Pace Of Information Processing Differs In Autistic Brains

Autism is linked to random activity in the sensory cortices and slower processing in the right caudate of the brain, researchers say.

AsianScientist (Feb. 25, 2019) – Scientists in Japan and the UK highlight how the timescale of neural processing differs between normal people and individuals diagnosed with autism. They published their findings in the journal eLife.

Sensory areas of the brain that receive input from the eyes, skin and muscles usually have shorter processing periods compared with higher-order areas that integrate information and control memory and decision-making. Atypical information processing in the brain is thought to underlie the repetitive behaviors and socio-communicational difficulties seen across the spectrum of autistic neurodevelopmental disorders, but to date, few systematic studies go into the details of which brain regions are specifically involved.

In the present study, scientists led by Dr. Takamitsu Watanabe of RIKEN, Japan, carried out magnetic resonance imaging of the brains of high-functioning male adults with autism and compared the results with those of people without autism. In the resting state, both groups showed the expected pattern of longer timescales in frontal brain areas linked to executive control, and shorter timescales in sensory and motor areas. However, the sensory regions in the brains of autistic individuals showed more random activity than those of normal individuals.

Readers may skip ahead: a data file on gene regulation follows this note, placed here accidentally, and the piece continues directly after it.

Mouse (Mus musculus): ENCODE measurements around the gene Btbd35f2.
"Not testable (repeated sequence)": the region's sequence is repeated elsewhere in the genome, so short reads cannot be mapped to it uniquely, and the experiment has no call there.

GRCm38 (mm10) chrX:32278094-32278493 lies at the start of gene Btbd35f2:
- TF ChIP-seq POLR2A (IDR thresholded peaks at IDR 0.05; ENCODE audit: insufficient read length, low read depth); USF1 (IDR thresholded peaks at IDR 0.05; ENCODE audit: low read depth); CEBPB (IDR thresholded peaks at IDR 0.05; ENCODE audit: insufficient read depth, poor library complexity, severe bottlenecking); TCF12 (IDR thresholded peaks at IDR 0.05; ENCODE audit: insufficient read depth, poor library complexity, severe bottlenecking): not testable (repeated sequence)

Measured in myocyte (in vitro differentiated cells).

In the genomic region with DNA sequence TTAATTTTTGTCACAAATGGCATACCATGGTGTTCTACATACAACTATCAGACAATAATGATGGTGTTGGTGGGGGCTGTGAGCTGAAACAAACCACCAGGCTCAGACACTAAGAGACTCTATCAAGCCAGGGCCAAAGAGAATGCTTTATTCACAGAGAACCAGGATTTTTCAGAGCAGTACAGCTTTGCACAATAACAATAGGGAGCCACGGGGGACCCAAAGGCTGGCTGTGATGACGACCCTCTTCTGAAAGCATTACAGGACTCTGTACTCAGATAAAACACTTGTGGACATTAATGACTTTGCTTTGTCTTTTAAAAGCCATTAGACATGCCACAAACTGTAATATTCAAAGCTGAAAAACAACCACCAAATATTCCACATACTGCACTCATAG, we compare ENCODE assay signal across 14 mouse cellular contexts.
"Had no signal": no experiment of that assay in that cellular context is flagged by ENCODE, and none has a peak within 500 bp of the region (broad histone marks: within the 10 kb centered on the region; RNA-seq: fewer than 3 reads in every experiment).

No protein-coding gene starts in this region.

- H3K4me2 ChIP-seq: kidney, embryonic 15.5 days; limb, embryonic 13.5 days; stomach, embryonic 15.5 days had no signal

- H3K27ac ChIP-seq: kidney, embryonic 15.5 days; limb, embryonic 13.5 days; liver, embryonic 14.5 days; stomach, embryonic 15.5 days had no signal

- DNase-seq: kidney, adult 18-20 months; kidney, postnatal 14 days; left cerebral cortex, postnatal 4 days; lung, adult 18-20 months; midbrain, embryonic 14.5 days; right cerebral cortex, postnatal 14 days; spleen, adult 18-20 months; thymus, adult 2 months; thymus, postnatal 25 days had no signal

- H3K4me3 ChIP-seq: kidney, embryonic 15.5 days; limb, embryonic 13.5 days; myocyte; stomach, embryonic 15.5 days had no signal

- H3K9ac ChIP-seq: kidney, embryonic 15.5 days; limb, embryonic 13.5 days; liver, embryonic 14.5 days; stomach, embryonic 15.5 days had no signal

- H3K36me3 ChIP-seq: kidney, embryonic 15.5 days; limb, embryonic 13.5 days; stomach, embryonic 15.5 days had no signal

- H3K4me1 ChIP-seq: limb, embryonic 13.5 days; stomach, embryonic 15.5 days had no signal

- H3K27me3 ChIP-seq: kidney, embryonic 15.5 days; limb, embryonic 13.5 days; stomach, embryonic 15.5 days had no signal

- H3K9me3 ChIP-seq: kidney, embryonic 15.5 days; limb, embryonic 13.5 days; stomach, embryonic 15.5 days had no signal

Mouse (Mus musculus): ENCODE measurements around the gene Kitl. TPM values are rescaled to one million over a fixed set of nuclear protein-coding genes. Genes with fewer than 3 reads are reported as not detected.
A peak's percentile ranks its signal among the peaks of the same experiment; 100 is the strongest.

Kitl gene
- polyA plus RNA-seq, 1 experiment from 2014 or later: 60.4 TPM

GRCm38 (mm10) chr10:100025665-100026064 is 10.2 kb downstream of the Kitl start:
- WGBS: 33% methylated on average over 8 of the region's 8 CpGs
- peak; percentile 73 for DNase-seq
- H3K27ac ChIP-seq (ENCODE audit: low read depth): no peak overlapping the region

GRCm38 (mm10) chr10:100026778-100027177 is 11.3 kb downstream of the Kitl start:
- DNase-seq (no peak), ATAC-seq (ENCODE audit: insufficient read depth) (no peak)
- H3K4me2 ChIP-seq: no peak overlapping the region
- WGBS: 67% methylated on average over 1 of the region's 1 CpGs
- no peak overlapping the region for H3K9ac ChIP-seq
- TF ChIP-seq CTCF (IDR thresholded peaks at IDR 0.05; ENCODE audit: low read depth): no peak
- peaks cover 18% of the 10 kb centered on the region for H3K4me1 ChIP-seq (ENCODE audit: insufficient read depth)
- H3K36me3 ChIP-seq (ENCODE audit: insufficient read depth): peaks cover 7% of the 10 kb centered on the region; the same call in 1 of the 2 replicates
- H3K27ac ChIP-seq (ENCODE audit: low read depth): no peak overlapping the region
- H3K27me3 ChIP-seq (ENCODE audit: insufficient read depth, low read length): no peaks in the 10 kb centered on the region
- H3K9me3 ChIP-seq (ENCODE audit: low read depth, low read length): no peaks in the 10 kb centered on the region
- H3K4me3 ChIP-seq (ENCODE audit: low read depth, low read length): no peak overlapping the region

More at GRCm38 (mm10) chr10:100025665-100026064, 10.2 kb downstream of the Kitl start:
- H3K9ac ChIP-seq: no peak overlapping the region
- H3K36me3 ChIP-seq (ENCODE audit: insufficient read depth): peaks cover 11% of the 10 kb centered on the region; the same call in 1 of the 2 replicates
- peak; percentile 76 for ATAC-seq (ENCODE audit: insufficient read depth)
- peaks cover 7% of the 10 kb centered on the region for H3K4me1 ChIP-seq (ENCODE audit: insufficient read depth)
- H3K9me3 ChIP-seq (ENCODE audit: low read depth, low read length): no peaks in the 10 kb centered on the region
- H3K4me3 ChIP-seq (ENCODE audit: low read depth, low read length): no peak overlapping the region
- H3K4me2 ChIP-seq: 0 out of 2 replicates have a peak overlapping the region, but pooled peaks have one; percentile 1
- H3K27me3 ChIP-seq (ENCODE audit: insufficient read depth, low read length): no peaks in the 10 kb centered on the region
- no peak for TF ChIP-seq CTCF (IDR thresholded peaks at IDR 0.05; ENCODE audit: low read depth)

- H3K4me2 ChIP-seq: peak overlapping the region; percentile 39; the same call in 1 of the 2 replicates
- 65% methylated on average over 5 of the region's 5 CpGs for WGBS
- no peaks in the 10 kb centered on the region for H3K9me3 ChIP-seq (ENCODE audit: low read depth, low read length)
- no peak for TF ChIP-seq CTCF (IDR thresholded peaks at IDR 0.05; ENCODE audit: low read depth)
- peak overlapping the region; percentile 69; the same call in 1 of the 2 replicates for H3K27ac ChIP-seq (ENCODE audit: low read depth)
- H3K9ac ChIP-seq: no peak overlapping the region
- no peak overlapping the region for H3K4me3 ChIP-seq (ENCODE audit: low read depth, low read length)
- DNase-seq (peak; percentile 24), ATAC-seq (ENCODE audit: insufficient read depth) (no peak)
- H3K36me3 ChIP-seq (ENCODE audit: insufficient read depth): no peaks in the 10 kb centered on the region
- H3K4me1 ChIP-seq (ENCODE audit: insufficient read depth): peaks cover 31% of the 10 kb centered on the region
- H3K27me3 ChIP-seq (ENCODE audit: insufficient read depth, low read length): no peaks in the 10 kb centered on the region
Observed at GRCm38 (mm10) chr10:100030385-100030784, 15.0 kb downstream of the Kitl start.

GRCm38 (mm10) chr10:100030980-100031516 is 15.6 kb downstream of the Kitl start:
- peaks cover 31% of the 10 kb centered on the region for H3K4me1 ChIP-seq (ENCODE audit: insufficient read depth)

The researchers further observed that one brain area—the right caudate—displayed longer-than-normal neural timescales, or slower processing, particularly in individuals with more severe repetitive, restricted behaviors. These differences in brain activity were also found in separate scans of autistic children and were associated with a greater density of neurons in affected brain regions, which in turn can contribute to recurrent, repetitive neural activity patterns.

“The neural timescale is a measure of how predictable the activity is in a given brain region. The shorter timescales we observed in the autistic individuals suggest their brains have trouble holding onto and processing sensory input for as long as neurotypical people,” said Watanabe. “This may explain one prominent feature of autism, the great weight given by the brain to local sensory information and the resulting perceptual hypersensitivity.”

The article can be found at: Watanabe et al. (2019) Atypical Intrinsic Neural Timescale in Autism.


Source: RIKEN; Photo: Pexels.
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